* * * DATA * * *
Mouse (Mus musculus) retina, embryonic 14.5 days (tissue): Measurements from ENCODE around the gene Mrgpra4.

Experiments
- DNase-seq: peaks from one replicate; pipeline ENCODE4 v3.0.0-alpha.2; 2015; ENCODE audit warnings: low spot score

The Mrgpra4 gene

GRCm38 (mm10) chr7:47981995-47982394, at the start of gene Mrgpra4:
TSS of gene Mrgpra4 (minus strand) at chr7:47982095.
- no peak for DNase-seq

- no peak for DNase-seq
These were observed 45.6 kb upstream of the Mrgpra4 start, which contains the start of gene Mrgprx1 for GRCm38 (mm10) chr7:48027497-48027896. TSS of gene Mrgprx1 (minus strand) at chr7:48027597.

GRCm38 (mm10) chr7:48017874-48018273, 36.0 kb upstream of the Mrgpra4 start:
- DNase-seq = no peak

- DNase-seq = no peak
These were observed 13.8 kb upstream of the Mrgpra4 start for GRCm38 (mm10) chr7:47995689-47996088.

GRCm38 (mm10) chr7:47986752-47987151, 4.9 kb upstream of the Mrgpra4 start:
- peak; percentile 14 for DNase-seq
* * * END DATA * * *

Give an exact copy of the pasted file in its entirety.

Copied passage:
Mouse (Mus musculus) retina, embryonic 14.5 days (tissue): Measurements from ENCODE around the gene Mrgpra4.

Experiments
- DNase-seq: peaks from one replicate; pipeline ENCODE4 v3.0.0-alpha.2; 2015; ENCODE audit warnings: low spot score

The Mrgpra4 gene

GRCm38 (mm10) chr7:47981995-47982394, at the start of gene Mrgpra4:
TSS of gene Mrgpra4 (minus strand) at chr7:47982095.
- no peak for DNase-seq

- no peak for DNase-seq
These were observed 45.6 kb upstream of the Mrgpra4 start, which contains the start of gene Mrgprx1 for GRCm38 (mm10) chr7:48027497-48027896. TSS of gene Mrgprx1 (minus strand) at chr7:48027597.

GRCm38 (mm10) chr7:48017874-48018273, 36.0 kb upstream of the Mrgpra4 start:
- DNase-seq = no peak

- DNase-seq = no peak
These were observed 13.8 kb upstream of the Mrgpra4 start for GRCm38 (mm10) chr7:47995689-47996088.

GRCm38 (mm10) chr7:47986752-47987151, 4.9 kb upstream of the Mrgpra4 start:
- peak; percentile 14 for DNase-seq